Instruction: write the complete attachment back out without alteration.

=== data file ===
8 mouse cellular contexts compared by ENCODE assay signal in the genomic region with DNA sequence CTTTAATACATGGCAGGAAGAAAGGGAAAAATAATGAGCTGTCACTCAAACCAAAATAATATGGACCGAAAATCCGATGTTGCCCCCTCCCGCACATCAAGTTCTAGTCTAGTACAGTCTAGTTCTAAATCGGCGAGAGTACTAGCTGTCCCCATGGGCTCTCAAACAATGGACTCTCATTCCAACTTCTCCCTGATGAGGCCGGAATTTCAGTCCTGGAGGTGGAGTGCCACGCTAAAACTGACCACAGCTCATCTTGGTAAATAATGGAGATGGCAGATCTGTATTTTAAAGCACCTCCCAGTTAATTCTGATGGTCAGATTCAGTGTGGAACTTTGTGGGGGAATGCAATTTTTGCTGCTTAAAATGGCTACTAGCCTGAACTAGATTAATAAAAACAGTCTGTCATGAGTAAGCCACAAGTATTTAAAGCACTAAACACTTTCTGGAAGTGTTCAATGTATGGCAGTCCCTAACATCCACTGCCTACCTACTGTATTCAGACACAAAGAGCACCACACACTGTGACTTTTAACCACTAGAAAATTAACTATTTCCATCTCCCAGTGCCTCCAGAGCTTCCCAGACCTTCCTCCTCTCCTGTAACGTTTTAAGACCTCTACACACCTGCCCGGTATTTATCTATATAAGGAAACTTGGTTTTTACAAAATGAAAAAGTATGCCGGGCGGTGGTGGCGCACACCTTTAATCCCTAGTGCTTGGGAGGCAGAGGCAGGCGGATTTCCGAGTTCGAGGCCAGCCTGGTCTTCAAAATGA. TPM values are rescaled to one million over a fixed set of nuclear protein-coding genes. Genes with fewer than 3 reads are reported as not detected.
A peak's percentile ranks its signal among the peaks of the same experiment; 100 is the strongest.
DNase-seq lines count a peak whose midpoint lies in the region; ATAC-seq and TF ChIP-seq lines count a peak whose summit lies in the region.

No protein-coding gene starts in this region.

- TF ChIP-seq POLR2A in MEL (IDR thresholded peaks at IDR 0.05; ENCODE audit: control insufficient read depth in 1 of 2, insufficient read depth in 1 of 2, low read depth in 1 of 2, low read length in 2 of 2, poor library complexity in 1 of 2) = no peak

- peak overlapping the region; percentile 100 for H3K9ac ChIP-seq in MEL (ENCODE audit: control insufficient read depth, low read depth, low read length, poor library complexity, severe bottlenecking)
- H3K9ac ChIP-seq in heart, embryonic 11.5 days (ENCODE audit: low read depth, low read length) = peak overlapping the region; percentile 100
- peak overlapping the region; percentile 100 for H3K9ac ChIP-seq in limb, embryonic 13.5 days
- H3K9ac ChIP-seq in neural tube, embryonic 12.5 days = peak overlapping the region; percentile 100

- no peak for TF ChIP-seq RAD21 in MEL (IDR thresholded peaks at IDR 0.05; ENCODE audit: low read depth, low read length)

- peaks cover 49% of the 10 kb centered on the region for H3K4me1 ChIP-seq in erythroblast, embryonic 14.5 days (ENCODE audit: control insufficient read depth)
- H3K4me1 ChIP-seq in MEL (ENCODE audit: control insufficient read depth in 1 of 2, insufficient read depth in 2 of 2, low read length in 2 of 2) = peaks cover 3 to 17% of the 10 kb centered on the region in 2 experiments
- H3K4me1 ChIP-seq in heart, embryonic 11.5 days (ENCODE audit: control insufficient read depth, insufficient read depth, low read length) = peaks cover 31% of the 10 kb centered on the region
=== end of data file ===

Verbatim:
8 mouse cellular contexts compared by ENCODE assay signal in the genomic region with DNA sequence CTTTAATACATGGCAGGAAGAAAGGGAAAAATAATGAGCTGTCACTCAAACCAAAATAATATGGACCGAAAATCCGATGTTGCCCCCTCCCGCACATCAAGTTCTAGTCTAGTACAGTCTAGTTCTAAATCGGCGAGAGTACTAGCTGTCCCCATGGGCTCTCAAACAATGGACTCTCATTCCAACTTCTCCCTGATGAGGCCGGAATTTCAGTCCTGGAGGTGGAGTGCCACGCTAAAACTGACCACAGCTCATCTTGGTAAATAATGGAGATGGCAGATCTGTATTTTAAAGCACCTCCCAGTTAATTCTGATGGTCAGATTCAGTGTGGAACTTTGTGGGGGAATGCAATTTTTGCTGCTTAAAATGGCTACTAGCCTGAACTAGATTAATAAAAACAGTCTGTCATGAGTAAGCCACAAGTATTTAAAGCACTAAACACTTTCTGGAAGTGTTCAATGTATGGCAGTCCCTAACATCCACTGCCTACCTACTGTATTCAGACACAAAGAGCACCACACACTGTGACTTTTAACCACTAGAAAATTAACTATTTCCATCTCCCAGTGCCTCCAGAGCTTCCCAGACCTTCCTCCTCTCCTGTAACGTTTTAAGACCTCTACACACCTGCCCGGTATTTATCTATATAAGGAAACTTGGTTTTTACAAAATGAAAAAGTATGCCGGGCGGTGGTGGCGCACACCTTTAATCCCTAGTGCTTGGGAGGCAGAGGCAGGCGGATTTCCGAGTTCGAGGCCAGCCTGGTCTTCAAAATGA. TPM values are rescaled to one million over a fixed set of nuclear protein-coding genes. Genes with fewer than 3 reads are reported as not detected.
A peak's percentile ranks its signal among the peaks of the same experiment; 100 is the strongest.
DNase-seq lines count a peak whose midpoint lies in the region; ATAC-seq and TF ChIP-seq lines count a peak whose summit lies in the region.

No protein-coding gene starts in this region.

- TF ChIP-seq POLR2A in MEL (IDR thresholded peaks at IDR 0.05; ENCODE audit: control insufficient read depth in 1 of 2, insufficient read depth in 1 of 2, low read depth in 1 of 2, low read length in 2 of 2, poor library complexity in 1 of 2) = no peak

- peak overlapping the region; percentile 100 for H3K9ac ChIP-seq in MEL (ENCODE audit: control insufficient read depth, low read depth, low read length, poor library complexity, severe bottlenecking)
- H3K9ac ChIP-seq in heart, embryonic 11.5 days (ENCODE audit: low read depth, low read length) = peak overlapping the region; percentile 100
- peak overlapping the region; percentile 100 for H3K9ac ChIP-seq in limb, embryonic 13.5 days
- H3K9ac ChIP-seq in neural tube, embryonic 12.5 days = peak overlapping the region; percentile 100

- no peak for TF ChIP-seq RAD21 in MEL (IDR thresholded peaks at IDR 0.05; ENCODE audit: low read depth, low read length)

- peaks cover 49% of the 10 kb centered on the region for H3K4me1 ChIP-seq in erythroblast, embryonic 14.5 days (ENCODE audit: control insufficient read depth)
- H3K4me1 ChIP-seq in MEL (ENCODE audit: control insufficient read depth in 1 of 2, insufficient read depth in 2 of 2, low read length in 2 of 2) = peaks cover 3 to 17% of the 10 kb centered on the region in 2 experiments
- H3K4me1 ChIP-seq in heart, embryonic 11.5 days (ENCODE audit: control insufficient read depth, insufficient read depth, low read length) = peaks cover 31% of the 10 kb centered on the region